I head toward the sign. Inside it’s wood-colored Formica tables, wooden chairs, blue skirting, green curtains, a painting of Ha Long Bay with its sugarloaf domes thrusting out of the water, and the servers’ blue T-shirts that read “I eat pho” across the back. Man, they’re all on the run, carrying plates of bean sprouts and steaming bowls of soup or wheeling trolleys to pick up empty dishes. Their pace clashes with the slow Vietnamese love songs on the sound system.

Phuong

“Please,” says this gal, Phuong. She leads me to a table. You can tell from her speech, she was born over there. “Saigon?” I ask. “Ho Chi Minh City,” she corrects, politely.

She leaves me a menu. I’m seeing 24 pho dishes, different combos of mainly beef. The differences can be subtle. Like, number 5 has “rare steak, well-done brisket, tendon, and tripe.” It’s $6.35, or $6.80 for a large bowl. Number 9 (same prices) has “rare steak, flank, and tripe.” Number 11 (same price) has “well-done and crunchy flank.” Number 19, on the other hand, is seafood soup with “crab, fish balls, mussels, scallops, shrimp, and squid.” Costs $7.30.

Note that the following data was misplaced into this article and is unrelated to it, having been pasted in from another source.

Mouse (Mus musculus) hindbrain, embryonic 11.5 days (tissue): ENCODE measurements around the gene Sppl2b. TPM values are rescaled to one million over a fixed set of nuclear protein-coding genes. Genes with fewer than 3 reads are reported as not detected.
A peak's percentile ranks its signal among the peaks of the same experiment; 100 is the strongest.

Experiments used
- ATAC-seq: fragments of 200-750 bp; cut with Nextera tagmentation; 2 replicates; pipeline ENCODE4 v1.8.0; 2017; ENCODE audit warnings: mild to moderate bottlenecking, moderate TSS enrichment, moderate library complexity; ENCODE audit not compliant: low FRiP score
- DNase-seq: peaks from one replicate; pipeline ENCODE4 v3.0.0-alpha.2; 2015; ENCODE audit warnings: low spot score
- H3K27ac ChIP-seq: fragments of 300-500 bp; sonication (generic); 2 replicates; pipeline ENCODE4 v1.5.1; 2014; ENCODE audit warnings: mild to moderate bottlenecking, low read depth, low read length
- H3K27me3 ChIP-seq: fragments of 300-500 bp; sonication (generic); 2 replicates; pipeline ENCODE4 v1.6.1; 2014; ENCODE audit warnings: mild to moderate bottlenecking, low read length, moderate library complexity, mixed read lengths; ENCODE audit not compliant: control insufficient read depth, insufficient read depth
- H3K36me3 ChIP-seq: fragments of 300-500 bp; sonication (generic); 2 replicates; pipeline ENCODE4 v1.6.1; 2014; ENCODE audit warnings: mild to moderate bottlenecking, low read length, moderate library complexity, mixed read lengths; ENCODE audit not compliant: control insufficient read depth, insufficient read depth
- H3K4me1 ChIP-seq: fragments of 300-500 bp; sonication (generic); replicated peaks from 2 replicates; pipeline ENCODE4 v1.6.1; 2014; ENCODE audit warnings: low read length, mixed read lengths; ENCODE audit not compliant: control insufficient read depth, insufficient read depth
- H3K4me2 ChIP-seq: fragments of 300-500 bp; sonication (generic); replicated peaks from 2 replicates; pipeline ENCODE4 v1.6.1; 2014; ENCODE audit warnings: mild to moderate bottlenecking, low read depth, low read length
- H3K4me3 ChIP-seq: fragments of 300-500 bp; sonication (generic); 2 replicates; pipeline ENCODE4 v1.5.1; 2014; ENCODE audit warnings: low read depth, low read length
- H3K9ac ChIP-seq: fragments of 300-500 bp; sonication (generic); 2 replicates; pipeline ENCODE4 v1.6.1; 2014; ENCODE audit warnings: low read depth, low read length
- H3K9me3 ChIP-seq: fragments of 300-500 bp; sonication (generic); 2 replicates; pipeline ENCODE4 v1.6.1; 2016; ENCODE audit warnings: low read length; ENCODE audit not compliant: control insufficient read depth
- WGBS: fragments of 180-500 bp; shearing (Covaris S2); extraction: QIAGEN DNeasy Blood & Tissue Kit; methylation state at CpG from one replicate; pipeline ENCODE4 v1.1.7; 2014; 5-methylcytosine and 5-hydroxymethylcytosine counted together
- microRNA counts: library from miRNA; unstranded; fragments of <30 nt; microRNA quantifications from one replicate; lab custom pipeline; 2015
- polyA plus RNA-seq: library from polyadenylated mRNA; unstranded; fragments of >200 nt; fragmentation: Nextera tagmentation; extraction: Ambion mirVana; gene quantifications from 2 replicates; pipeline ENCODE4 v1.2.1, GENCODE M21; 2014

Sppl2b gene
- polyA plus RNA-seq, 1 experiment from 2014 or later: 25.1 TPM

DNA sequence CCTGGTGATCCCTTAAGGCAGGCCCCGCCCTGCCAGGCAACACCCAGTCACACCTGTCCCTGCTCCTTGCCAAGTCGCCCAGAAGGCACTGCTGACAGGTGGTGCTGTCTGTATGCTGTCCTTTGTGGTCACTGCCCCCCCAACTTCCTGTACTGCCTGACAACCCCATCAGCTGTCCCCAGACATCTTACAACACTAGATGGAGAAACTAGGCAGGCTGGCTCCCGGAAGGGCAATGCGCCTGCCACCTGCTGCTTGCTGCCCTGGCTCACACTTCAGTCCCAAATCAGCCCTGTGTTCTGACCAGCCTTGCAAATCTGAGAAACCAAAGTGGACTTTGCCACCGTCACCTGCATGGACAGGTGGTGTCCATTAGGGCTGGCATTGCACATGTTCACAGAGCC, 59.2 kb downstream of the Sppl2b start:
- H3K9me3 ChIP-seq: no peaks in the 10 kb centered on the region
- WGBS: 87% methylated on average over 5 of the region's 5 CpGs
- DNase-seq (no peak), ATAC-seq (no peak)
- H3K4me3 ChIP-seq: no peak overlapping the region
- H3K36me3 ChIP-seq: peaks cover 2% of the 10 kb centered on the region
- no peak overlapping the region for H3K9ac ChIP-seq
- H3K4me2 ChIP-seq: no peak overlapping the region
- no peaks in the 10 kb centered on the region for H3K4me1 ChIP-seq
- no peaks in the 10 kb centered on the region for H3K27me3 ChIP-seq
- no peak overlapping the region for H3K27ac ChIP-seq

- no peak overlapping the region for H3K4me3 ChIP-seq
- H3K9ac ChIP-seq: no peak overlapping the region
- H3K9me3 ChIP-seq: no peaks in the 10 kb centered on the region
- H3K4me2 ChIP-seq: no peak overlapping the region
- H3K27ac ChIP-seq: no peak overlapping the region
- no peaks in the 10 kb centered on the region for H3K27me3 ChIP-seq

Then they have com tam, which are non-soup “broken rice” dishes. Pork chops or strips ($7.10), shredded pork skin, and steamed egg cake ($6.85), or a combo of the two ($7.30).

Then I spot a third alternative: Bun.

I’ve never figured out the difference between pho and bun.

Seems bun uses rice vermicelli, thin strands of it, compared with pho’s thicker noodles. And under bun, they have bun bo hue, spicy beef soup ($7.10).

Chili-peanut sauce and spring rolls stuffed with shrimp, pork, bean sprouts, mint, lettuce, and chives.

So, uh, bun (vermicelli), bo (beef), hue? Turns out to be a soup in the style of Hue (“whay”), the royal capital back in the day. Center for sophisticated cooking, and lots of spiciness. “Hue style, much more spicy,” says Phuong.

Okay. “Bun bo hue,” I say, “and a half order of spring rolls. And a pot of, uh, tra nong.”

Heh-heh. Tra nong I know. Almost sounds like the Thai cha ron, hot tea. Chai. A pot’s only 95 cents. The soup’s $7.10, and the rolls are $3.50.

One thing for sure: I’ll be getting my RDA of raw greens. “All vermicelli bowls served with cucumber, bean sprouts, mint, lettuce, sour carrots, and topped with peanuts,” says the menu. Plus, the shrimp and pork spring rolls are stuffed with bean sprouts, mint, lettuce, and chives.